UN Security Council considers vote to reject Donald Trump’s Jerusalem decision as 80,000 protest in Jakarta
Diplomats said they expected the United States to use its veto power to block the measure while most, if not all, of the 14 other council members were expected to back the draft resolution
The UN Security Council is considering a draft resolution affirming that any change to the status of Jerusalem has no legal effect and must be reversed, in response to the US decision to recognise the city as Israel’s capital.
Egypt circulated the draft text on Saturday, and diplomats said the council could vote on the proposed measure as early as Monday.
Breaking with the international consensus, US President Donald Trump this month announced that he would recognise Jerusalem as Israel’s capital and move the US embassy there from Tel Aviv, sparking protests and strong condemnation.
The move was condemned by globally and sparked protests across Arab and Muslim countries.
On Sunday, about 80,000 Muslims marched from the main mosque in Indonesia’s capital to a square in Jakarta in the biggest protest in Indonesia since Trump’s controversial move.
Anwar Abbas, a top cleric from the Indonesian Council of Ulema, read a petition calling on Indonesians to stop buying American products until Trump revoked his move.
“Don’t rely on their products,” he said, as the crowd responded by waving Indonesian and Palestinian flags and shouting “boycott!”
The draft resolution stresses that Jerusalem is an issue “to be resolved through negotiations” and expresses “deep regret at recent decisions concerning the status of Jerusalem”, without specifically mentioning Trump’s move.
“Any decisions and actions which purport to have altered the character, status or demographic composition of the Holy City of Jerusalem have no legal effect, are null and void and must be rescinded,” it said.
Diplomats said they expected the United States to use its veto power to block the measure while most, if not all, of the 14 other council members were expected to back the draft resolution.
US Vice-President Mike Pence will visit Jerusalem on Wednesday, wading into the crisis over one of the most controversial issues in the Israeli-Palestinian conflict.
Israel seized control of the eastern part of the city in the 1967 Middle East war and sees the whole of Jerusalem as its undivided capital. The Palestinians view the east as the capital of their future state.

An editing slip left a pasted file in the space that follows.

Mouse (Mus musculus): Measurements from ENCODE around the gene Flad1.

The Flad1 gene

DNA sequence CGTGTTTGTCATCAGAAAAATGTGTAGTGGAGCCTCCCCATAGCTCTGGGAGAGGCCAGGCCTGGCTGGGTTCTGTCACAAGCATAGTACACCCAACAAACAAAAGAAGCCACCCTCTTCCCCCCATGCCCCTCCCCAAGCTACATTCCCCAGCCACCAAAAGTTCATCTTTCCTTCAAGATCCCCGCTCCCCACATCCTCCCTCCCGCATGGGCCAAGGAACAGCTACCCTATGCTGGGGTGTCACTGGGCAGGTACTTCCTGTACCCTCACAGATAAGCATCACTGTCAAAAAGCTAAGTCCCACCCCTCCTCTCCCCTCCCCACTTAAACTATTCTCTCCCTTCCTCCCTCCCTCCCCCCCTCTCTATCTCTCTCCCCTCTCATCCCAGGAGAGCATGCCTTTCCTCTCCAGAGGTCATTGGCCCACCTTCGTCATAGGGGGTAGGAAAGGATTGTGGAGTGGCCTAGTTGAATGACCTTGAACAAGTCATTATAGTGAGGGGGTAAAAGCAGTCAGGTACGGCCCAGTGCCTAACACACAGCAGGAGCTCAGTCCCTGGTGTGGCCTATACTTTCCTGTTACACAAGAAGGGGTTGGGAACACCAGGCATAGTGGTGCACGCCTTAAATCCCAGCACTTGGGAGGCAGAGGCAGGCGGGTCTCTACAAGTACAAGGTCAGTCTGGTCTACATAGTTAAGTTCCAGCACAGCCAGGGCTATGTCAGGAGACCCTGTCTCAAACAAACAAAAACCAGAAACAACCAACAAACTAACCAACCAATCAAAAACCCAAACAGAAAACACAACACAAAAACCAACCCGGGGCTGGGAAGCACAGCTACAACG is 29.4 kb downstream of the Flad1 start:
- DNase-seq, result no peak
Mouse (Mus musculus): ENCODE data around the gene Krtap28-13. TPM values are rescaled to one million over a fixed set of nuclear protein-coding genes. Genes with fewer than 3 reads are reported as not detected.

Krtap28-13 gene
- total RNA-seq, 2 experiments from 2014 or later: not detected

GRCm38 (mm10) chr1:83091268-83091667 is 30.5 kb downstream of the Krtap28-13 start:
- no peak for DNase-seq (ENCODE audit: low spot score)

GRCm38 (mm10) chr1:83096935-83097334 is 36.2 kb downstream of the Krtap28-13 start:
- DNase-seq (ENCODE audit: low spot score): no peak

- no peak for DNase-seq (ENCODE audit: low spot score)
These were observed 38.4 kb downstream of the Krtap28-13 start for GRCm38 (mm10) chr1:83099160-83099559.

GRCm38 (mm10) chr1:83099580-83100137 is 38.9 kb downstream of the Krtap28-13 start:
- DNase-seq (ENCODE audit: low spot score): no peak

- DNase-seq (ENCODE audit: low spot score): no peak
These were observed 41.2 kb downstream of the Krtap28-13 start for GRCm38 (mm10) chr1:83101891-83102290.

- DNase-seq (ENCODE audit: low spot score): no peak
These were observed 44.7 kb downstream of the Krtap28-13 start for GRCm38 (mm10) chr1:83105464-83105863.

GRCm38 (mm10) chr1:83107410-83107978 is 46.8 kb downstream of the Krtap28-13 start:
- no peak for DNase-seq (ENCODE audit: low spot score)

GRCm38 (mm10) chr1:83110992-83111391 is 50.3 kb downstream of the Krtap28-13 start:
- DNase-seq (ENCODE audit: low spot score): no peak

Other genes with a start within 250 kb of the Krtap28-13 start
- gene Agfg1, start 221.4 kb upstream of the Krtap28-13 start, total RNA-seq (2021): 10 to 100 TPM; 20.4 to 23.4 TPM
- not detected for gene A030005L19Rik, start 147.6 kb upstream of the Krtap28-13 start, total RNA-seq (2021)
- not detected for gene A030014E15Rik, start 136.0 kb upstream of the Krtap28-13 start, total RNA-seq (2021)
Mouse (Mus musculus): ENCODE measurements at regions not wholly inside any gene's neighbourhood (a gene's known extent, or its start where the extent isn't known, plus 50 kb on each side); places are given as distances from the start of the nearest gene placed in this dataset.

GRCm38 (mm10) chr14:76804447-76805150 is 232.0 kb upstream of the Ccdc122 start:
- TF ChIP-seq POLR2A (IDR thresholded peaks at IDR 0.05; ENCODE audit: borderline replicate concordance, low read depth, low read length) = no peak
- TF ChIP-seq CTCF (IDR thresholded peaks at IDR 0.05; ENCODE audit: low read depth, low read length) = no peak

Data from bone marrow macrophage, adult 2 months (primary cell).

Israel’s UN Ambassador Danny Danon “strongly condemned” the draft, dismissing it as an attempt by the Palestinians “to reinvent history.”
“No vote or debate will change the clear reality that Jerusalem has and always will be the capital of Israel,” Danon said in a statement.
The draft resolution calls on all countries to refrain from opening embassies in Jerusalem, reflecting concerns that other governments could follow the US lead.
It demands that all member-states not recognise any actions that are contrary to UN resolutions on the status of the city.
Several UN resolutions call on Israel to withdraw from territory seized during the 1967 war and have reaffirmed the need to end the occupation of that land.
The Palestinians had sought a toughly-worded draft resolution that would have directly called on the US administration to scrap its decision.
But some US allies on the council such as Britain, France, Egypt, Japan and Ukraine were reluctant to be too hard-hitting and insisted that the proposed measure should reaffirm the position enshrined in current resolutions, diplomats said.
Backed by Muslim countries, the Palestinians are expected to turn to the UN General Assembly to adopt a resolution rejecting the US decision, if, as expected, the measure is vetoed by the United States at the council.
Aside from the United States, Britain, China, France and Russia can veto any resolution presented at the council, which requires nine votes for adoption.
On Sunday, police estimated the number attending the Jakarta rally, organised by various Muslim groups, at about 80,000.
The protest was peaceful but rows of police behind coils of barbed wire held back the crowd outside the US embassy in Jakarta. A police spokesman said 20,000 police and members of the military were deployed to ensure security.
“We urge all countries to reject the unilateral and illegal decision of President Donald Trump to make Jerusalem Israel’s capital,” Anwar Abbas, the secretary general of the Indonesian ulema council, told the crowd.
“We call on all Indonesian people to boycott US and Israel products in this country” if Trump does not revoked his action, Abbas said, reading from a petition due to be handed to the US ambassador in Indonesia.
Many of the protesters were clad in white and waved Palestinian flags and held up placards, some reading: “Peace, love and free Palestine”.
There have been a series of protests in Indonesia over the issue, including some where hardliners burned US and Israeli flags.
Additional reporting by Reuters